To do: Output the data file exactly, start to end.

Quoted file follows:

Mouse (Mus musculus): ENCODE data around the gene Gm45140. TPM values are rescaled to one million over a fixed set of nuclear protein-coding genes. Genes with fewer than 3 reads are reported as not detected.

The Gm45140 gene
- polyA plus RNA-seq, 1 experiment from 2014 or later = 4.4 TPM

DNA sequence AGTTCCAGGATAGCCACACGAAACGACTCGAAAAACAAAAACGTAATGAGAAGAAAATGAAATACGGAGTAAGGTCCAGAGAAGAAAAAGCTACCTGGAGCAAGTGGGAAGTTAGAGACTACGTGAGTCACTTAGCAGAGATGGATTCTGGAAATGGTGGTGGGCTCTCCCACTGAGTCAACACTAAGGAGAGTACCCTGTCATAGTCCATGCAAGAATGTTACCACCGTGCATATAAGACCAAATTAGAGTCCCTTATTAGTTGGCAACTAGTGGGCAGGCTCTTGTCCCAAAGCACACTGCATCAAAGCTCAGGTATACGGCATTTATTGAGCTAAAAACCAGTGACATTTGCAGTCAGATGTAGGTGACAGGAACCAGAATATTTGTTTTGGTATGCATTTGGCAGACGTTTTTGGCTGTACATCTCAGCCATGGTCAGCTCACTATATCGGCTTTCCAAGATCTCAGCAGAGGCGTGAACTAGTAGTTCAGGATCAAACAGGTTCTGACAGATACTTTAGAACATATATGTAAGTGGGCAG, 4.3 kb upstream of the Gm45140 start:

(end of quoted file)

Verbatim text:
Mouse (Mus musculus): ENCODE data around the gene Gm45140. TPM values are rescaled to one million over a fixed set of nuclear protein-coding genes. Genes with fewer than 3 reads are reported as not detected.

The Gm45140 gene
- polyA plus RNA-seq, 1 experiment from 2014 or later = 4.4 TPM

DNA sequence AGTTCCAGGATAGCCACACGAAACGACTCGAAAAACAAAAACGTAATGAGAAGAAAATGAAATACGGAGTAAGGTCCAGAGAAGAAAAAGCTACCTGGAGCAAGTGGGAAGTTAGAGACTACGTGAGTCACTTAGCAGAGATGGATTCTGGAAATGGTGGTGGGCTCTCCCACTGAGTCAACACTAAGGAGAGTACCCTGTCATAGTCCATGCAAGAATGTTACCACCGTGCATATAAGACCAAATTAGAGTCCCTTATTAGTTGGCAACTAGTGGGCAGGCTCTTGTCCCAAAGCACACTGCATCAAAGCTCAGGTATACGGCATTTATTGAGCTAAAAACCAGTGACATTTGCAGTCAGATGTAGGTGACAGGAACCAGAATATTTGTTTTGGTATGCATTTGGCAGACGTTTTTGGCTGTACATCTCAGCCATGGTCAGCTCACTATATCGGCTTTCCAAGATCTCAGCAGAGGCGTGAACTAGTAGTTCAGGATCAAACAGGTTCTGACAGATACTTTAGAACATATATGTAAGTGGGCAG, 4.3 kb upstream of the Gm45140 start: